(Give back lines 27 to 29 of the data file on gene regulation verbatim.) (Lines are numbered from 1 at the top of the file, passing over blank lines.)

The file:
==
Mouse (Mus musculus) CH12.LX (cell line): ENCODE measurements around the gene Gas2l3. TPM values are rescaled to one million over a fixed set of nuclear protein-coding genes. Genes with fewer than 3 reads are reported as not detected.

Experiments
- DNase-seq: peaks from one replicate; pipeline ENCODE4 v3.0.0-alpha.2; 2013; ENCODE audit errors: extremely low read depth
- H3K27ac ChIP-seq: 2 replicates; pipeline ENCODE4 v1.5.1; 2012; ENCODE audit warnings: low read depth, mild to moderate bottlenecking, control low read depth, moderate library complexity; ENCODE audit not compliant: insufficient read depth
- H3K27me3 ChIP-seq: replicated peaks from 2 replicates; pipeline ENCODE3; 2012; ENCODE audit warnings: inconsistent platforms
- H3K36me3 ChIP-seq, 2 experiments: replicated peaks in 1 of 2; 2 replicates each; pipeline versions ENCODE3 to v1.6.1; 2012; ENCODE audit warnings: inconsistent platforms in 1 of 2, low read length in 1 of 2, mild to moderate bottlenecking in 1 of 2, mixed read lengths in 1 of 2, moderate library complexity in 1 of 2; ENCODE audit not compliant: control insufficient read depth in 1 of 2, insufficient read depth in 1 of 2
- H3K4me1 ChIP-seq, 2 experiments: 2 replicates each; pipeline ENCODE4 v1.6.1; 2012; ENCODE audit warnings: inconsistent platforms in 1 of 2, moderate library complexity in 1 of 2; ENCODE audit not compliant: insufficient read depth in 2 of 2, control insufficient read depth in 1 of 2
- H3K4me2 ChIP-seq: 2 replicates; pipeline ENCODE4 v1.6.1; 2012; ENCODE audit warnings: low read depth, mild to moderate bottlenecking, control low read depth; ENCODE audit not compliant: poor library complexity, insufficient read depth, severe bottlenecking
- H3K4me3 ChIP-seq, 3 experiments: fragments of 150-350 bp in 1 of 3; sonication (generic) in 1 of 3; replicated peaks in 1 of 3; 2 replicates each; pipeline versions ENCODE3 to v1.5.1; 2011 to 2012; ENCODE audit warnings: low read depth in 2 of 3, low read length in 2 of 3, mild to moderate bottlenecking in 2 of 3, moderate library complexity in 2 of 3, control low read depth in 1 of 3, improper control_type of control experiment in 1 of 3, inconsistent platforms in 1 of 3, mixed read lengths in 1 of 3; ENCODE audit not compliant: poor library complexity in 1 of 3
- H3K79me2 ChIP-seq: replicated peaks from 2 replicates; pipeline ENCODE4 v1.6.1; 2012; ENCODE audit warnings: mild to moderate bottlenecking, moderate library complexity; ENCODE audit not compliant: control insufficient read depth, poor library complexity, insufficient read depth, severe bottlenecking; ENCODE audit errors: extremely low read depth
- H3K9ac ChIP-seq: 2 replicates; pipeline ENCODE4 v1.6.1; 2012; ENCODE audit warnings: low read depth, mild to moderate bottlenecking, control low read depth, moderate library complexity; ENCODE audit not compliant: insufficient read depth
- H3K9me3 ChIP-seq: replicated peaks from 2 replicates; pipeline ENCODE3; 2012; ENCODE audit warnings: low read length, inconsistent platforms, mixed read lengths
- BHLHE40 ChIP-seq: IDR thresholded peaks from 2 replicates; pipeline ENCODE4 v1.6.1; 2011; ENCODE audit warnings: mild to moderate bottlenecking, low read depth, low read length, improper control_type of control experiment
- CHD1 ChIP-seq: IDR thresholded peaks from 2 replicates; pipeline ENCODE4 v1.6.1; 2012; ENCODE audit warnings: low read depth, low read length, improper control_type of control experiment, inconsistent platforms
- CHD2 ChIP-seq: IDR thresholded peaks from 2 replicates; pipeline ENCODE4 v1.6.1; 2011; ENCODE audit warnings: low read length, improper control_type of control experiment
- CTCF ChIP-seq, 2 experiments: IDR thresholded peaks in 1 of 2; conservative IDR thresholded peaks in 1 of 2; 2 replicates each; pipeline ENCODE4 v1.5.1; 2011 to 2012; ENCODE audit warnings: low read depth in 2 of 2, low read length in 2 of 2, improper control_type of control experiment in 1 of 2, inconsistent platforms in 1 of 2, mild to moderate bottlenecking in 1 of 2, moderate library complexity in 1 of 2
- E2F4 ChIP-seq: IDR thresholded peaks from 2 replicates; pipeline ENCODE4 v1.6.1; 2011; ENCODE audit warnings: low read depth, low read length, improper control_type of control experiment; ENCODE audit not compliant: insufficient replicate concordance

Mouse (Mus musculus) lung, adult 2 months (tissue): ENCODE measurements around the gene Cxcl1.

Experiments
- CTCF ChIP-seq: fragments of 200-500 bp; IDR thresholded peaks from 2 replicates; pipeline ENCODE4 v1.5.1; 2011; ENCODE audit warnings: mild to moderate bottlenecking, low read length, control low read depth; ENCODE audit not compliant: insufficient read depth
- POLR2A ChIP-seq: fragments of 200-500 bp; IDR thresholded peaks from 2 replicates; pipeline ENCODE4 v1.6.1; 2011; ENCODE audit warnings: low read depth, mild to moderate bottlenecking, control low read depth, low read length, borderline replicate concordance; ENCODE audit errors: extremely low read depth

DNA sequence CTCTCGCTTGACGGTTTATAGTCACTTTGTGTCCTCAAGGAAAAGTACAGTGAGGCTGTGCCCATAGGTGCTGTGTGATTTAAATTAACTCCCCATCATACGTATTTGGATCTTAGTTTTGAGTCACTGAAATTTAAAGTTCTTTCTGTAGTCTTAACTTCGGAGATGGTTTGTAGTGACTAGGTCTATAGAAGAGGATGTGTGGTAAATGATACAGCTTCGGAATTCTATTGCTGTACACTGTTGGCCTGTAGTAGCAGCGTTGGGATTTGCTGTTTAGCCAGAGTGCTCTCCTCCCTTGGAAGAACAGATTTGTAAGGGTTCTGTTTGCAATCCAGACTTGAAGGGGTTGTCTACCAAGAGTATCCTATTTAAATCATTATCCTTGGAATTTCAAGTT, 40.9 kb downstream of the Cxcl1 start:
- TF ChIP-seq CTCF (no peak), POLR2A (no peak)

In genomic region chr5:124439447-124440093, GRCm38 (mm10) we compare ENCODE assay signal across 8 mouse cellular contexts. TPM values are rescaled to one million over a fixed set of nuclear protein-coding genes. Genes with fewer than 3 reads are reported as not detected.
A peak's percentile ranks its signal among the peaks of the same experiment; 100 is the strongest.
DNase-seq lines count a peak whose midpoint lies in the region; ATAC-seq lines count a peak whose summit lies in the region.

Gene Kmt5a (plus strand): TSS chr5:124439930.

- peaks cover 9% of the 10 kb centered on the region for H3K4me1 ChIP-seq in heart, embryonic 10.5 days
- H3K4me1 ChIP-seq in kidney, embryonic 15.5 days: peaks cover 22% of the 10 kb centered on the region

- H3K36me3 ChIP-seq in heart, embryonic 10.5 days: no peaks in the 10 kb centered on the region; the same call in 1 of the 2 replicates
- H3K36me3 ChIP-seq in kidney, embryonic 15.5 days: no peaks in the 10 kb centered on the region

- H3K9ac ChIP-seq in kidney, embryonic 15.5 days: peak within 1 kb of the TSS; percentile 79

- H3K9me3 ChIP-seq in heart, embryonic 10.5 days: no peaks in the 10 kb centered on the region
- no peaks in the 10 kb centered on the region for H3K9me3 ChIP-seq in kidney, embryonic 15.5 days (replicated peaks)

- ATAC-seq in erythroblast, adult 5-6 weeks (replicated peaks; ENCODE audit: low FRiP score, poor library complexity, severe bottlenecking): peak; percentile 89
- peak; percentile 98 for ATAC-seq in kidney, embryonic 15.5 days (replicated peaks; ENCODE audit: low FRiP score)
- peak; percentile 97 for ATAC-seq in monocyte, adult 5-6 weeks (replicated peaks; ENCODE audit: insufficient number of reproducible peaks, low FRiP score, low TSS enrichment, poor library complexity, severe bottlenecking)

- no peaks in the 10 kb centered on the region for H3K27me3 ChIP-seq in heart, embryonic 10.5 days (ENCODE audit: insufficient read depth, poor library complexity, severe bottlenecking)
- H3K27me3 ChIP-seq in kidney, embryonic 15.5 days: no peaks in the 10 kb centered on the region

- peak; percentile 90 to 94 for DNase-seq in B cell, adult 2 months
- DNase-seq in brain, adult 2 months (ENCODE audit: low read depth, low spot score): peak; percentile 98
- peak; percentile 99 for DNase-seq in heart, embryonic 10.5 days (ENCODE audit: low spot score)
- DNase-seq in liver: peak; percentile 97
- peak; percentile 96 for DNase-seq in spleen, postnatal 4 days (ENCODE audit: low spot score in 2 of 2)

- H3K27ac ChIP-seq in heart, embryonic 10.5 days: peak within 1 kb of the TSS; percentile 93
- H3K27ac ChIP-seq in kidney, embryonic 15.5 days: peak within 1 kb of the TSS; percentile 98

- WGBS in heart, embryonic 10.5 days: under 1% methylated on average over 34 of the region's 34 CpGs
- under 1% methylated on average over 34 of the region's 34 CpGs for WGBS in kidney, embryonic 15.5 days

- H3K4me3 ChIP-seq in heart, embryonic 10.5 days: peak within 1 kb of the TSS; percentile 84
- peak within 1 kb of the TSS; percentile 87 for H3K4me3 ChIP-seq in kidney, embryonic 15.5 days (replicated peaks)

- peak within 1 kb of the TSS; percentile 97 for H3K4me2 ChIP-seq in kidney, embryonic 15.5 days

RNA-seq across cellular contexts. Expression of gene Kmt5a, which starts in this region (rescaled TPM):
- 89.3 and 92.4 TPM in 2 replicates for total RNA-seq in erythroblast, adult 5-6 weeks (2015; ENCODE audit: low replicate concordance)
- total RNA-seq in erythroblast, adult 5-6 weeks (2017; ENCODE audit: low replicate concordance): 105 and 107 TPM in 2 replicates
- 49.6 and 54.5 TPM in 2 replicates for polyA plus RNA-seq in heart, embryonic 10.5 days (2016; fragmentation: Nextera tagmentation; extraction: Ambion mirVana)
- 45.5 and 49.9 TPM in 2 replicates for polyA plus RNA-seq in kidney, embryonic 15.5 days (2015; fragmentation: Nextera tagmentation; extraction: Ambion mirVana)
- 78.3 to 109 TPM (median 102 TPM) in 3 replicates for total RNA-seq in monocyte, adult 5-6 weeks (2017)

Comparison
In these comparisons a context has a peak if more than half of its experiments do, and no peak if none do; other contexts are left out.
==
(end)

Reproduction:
Gene Kmt5a (plus strand): TSS chr5:124439930.

- peaks cover 9% of the 10 kb centered on the region for H3K4me1 ChIP-seq in heart, embryonic 10.5 days
- H3K4me1 ChIP-seq in kidney, embryonic 15.5 days: peaks cover 22% of the 10 kb centered on the region